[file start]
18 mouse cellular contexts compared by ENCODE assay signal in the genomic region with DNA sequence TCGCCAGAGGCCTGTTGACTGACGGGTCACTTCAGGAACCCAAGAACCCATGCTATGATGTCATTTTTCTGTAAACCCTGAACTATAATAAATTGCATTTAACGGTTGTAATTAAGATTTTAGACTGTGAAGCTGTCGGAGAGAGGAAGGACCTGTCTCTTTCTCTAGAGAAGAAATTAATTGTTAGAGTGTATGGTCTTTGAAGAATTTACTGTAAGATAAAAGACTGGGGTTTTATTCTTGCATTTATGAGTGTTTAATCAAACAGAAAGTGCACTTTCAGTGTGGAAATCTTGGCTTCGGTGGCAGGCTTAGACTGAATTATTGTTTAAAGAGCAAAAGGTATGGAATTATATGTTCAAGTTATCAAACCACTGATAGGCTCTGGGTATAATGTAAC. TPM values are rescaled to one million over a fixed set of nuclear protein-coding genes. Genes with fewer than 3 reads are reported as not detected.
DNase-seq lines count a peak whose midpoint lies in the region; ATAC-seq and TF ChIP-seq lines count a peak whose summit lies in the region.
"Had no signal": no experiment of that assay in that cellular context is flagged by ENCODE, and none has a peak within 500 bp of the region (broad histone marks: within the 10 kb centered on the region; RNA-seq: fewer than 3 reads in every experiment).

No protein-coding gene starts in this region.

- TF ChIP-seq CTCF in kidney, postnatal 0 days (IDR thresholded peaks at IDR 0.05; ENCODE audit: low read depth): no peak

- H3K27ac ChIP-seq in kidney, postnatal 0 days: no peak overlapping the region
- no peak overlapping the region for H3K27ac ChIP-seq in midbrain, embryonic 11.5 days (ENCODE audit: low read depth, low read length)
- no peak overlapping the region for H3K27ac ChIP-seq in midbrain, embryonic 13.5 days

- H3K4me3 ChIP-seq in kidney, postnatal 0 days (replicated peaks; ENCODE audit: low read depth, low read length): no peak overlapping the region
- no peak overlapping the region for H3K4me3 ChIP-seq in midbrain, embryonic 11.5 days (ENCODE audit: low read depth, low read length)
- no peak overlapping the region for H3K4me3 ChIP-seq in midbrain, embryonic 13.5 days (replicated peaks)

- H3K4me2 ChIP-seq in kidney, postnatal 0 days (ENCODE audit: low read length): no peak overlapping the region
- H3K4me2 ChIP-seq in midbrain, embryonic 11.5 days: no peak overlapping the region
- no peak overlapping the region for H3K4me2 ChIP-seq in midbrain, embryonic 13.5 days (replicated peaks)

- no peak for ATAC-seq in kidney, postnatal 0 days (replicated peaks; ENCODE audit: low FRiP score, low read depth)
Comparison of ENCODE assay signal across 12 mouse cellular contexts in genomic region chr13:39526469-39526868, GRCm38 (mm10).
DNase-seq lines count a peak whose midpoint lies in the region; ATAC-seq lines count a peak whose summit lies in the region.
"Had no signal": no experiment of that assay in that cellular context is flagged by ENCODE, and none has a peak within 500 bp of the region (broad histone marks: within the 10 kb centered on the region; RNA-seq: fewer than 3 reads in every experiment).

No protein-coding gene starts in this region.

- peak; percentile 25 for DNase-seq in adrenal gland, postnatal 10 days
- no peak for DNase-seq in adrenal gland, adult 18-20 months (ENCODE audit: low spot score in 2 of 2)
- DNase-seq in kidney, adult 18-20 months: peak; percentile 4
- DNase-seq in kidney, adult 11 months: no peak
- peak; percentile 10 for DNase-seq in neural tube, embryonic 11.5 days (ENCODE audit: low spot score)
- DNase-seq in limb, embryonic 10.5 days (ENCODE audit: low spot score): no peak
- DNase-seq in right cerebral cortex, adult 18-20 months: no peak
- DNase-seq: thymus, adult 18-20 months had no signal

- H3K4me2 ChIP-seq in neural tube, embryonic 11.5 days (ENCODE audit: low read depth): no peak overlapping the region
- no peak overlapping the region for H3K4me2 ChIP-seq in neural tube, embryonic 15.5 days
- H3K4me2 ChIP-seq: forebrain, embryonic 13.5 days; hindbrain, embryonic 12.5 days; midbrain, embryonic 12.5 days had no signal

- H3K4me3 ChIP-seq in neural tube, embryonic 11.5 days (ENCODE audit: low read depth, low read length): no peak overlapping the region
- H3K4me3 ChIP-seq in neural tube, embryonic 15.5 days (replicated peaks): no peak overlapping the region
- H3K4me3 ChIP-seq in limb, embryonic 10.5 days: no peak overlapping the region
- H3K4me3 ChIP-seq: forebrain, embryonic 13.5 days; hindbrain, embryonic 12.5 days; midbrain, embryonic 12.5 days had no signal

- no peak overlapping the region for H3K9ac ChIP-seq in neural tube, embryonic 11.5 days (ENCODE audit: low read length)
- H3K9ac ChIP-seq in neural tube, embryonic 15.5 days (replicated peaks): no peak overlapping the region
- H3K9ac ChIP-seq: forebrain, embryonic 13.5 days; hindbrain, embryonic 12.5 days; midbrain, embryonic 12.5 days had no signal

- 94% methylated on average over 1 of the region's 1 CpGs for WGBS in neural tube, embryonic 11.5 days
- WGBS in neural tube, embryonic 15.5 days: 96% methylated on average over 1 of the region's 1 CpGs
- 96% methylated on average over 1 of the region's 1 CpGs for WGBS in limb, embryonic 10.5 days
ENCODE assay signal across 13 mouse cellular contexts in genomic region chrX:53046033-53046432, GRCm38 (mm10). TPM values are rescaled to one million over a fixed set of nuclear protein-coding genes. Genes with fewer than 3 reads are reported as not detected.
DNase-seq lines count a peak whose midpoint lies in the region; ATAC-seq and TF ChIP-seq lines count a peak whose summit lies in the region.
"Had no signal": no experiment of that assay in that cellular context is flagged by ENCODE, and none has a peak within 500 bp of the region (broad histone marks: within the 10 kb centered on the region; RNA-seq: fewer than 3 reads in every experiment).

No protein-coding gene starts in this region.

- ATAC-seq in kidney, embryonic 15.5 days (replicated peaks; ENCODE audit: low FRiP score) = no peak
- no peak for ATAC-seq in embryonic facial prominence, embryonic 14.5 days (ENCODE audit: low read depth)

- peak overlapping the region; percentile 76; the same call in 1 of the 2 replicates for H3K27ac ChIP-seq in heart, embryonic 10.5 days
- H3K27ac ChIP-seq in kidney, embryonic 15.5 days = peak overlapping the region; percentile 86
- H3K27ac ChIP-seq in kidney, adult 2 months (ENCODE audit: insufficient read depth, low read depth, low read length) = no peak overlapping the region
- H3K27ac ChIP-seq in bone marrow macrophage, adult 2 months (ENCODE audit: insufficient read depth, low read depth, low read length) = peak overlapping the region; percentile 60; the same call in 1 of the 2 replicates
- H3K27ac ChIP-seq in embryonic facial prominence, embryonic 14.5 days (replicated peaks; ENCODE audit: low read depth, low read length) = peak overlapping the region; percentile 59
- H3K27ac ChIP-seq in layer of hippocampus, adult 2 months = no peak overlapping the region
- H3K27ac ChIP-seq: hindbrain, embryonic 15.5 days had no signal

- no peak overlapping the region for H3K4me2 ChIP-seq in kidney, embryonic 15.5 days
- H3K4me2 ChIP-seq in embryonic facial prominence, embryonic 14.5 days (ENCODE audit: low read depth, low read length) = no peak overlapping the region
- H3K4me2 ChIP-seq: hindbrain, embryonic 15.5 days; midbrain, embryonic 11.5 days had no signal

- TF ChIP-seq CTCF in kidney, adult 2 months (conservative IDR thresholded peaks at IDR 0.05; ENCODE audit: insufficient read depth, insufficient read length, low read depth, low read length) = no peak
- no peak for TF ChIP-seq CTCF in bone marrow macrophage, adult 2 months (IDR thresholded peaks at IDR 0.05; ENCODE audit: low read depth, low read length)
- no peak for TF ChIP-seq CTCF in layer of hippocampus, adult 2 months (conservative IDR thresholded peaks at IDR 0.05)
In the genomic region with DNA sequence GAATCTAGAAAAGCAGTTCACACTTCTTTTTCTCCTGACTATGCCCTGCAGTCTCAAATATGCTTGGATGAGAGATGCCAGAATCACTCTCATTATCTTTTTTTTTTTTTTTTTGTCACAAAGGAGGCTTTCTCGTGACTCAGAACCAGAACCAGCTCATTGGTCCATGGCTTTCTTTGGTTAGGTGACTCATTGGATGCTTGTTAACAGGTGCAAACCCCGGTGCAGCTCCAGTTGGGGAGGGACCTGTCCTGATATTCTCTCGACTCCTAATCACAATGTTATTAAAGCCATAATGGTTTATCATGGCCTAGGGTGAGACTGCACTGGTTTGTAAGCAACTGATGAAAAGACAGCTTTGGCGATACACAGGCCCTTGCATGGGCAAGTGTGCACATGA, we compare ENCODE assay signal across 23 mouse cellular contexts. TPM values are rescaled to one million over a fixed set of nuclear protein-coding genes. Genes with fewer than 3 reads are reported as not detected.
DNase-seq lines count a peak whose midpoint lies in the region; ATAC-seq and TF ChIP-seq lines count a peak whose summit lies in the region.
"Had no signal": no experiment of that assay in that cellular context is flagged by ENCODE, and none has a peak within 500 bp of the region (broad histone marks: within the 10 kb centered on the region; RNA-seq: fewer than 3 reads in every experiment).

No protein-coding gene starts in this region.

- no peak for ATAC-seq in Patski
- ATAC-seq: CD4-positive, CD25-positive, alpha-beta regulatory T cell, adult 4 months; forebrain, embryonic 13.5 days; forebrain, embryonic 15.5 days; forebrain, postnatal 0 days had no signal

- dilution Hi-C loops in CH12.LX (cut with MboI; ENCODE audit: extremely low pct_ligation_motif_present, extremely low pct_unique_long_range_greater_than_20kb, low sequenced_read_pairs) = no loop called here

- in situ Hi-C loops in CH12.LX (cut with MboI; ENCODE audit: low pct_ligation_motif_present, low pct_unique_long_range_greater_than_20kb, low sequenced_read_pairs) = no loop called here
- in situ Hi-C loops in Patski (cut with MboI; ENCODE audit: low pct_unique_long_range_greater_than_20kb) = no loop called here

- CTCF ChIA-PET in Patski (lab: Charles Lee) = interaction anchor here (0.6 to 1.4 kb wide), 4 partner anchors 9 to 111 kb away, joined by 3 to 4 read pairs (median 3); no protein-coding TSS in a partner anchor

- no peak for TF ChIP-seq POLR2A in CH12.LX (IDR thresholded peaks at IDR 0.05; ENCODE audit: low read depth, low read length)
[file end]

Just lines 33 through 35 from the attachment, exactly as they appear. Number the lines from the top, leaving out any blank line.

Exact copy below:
- H3K4me3 ChIP-seq in limb, embryonic 10.5 days: no peak overlapping the region
- H3K4me3 ChIP-seq: forebrain, embryonic 13.5 days; hindbrain, embryonic 12.5 days; midbrain, embryonic 12.5 days had no signal

- no peak overlapping the region for H3K9ac ChIP-seq in neural tube, embryonic 11.5 days (ENCODE audit: low read length)